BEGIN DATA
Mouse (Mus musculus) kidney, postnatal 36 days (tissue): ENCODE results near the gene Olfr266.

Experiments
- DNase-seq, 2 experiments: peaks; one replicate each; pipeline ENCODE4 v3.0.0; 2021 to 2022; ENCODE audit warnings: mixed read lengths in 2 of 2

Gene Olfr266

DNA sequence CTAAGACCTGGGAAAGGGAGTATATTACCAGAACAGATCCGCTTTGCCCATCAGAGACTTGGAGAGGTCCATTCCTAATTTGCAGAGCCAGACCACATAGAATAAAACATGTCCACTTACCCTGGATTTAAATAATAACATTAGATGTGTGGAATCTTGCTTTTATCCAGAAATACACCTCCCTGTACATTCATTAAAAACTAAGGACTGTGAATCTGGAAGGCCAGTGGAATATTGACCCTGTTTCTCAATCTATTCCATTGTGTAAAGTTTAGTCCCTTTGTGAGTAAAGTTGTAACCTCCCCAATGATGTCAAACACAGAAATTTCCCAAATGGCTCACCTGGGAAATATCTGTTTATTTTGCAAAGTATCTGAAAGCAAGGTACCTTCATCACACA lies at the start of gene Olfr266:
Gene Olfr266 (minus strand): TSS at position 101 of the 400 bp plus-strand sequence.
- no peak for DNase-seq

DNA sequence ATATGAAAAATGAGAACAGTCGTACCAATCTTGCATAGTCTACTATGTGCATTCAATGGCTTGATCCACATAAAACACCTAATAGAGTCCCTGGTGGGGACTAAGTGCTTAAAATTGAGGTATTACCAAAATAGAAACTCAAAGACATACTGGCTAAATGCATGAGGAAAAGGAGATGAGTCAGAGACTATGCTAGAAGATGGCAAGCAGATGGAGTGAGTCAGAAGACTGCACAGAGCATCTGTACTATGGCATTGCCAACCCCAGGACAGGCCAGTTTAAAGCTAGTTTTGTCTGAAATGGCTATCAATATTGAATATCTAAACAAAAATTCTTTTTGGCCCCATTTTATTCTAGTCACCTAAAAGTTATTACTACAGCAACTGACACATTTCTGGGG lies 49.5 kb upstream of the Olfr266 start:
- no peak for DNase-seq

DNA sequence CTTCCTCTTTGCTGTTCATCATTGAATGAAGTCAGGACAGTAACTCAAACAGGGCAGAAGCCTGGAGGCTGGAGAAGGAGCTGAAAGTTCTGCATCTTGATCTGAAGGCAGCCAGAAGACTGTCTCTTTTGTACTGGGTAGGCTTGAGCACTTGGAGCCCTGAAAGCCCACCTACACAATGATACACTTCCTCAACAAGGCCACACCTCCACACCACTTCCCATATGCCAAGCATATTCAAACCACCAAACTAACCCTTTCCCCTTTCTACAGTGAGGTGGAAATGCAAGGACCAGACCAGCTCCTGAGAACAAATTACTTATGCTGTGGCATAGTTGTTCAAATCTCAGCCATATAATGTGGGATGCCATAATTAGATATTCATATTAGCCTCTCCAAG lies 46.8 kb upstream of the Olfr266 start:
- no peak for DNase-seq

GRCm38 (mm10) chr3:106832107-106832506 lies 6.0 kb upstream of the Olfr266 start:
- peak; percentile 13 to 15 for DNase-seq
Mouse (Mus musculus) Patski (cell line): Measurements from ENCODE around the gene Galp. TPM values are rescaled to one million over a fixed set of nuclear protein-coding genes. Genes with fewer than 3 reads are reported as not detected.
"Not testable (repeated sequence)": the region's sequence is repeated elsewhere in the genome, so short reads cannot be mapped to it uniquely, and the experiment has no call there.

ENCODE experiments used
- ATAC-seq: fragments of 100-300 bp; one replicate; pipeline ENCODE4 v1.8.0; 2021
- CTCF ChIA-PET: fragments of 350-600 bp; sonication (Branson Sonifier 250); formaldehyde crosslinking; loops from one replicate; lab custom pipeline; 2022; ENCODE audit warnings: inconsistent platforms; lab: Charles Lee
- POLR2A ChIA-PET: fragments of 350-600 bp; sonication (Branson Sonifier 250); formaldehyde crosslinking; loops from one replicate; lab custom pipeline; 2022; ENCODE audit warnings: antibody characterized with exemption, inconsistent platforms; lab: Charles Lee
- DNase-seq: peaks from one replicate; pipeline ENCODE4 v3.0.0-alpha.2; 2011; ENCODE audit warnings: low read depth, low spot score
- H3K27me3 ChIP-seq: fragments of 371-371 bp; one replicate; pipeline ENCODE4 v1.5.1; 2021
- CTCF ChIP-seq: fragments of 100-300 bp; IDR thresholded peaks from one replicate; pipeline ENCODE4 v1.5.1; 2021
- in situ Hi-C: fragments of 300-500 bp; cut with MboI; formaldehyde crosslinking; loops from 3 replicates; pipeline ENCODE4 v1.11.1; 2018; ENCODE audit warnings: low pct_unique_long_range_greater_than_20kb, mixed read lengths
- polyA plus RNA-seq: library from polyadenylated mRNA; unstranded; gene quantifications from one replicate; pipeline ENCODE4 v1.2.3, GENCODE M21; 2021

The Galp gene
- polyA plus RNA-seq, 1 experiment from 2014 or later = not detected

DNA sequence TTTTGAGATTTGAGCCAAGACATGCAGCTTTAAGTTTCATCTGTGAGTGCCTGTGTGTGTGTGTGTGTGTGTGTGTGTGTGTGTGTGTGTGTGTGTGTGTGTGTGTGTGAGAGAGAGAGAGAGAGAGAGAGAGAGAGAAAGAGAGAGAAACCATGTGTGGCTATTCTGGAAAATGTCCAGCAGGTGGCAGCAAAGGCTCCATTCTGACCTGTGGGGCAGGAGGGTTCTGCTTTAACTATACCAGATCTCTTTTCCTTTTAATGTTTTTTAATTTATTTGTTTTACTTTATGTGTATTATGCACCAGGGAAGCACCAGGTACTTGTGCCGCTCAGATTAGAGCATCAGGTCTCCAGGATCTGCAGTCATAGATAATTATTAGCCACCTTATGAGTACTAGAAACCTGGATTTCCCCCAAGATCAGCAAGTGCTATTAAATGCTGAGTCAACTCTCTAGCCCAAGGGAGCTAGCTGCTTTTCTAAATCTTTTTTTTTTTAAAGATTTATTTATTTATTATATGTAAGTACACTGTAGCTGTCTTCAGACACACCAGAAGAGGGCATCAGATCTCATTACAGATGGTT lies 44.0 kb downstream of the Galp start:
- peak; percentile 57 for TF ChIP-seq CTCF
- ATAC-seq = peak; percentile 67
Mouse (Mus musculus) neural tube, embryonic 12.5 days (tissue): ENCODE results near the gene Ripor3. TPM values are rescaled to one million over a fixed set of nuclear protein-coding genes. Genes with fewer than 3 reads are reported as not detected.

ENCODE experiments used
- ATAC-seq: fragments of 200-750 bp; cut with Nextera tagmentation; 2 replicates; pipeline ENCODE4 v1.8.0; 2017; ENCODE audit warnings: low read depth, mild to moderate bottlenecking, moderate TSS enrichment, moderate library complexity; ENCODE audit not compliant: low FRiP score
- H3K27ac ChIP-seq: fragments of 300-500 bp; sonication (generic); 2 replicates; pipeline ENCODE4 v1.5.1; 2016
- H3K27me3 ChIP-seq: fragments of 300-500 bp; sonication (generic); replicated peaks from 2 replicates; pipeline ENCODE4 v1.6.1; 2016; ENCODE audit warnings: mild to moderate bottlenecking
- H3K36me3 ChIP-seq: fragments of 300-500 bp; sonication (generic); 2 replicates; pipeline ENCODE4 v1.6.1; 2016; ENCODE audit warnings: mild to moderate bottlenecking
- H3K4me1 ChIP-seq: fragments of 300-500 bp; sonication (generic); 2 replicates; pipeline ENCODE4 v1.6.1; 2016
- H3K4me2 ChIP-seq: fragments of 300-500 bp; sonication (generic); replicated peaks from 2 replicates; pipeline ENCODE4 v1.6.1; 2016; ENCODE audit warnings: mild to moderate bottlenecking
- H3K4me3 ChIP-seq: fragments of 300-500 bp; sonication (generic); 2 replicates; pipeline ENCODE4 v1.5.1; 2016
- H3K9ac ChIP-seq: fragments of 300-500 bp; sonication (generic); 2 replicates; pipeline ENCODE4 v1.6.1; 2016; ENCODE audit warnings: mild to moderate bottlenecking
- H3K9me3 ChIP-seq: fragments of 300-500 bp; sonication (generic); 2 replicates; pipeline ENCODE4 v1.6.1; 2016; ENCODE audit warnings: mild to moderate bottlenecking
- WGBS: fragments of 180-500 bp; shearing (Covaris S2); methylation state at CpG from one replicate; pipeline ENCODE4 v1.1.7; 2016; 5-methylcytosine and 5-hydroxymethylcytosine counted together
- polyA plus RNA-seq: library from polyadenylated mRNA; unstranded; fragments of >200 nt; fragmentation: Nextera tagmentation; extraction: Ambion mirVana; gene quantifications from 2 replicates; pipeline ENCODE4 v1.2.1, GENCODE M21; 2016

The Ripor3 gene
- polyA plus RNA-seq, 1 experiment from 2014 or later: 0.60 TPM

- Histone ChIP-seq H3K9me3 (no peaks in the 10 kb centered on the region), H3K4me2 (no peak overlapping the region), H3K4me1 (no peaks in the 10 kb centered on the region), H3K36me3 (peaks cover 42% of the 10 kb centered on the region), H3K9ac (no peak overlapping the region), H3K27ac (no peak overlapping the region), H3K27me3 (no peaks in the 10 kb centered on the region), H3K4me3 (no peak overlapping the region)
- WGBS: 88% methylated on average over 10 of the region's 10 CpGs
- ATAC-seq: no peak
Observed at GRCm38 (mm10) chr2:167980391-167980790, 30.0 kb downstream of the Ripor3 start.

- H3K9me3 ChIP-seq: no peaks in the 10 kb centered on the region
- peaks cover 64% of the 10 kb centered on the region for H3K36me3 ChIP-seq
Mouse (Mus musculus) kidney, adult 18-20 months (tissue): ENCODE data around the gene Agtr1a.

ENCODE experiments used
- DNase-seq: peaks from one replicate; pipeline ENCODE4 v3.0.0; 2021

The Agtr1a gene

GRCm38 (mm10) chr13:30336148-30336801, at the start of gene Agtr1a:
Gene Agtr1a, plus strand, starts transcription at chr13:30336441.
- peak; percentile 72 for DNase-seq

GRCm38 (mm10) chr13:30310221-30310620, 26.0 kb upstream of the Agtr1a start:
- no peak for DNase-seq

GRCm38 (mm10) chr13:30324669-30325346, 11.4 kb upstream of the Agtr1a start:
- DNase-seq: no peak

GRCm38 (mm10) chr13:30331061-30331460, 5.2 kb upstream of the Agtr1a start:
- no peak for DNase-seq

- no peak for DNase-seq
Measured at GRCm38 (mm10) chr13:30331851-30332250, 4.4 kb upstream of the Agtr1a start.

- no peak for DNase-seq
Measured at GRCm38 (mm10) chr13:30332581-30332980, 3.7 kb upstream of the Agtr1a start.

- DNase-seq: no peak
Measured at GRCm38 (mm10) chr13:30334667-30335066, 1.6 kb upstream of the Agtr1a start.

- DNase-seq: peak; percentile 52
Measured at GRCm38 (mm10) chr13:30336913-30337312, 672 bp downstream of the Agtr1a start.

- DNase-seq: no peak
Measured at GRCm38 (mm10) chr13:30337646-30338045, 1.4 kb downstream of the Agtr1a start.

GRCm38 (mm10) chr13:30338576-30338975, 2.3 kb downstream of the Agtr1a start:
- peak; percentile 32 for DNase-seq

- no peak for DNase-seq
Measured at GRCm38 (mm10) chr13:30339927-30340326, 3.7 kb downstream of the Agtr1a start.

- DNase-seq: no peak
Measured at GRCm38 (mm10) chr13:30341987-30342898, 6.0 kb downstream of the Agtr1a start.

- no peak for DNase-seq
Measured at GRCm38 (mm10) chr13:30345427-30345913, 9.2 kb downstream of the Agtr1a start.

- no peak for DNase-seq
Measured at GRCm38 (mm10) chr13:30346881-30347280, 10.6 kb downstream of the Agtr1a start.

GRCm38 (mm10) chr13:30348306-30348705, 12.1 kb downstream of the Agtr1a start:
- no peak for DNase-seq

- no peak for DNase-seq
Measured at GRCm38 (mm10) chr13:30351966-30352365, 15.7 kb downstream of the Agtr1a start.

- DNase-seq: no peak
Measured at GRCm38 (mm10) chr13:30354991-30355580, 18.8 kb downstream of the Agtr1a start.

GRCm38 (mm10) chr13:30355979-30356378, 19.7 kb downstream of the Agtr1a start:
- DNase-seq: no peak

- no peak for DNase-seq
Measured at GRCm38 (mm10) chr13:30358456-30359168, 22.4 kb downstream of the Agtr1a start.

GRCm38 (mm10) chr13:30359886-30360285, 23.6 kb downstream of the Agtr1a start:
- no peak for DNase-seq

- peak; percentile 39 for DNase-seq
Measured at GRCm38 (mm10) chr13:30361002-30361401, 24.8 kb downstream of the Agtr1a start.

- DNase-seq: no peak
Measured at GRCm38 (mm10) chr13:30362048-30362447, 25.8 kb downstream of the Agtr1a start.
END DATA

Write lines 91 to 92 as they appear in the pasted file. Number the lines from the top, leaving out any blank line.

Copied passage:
- DNase-seq: no peak

- no peak for DNase-seq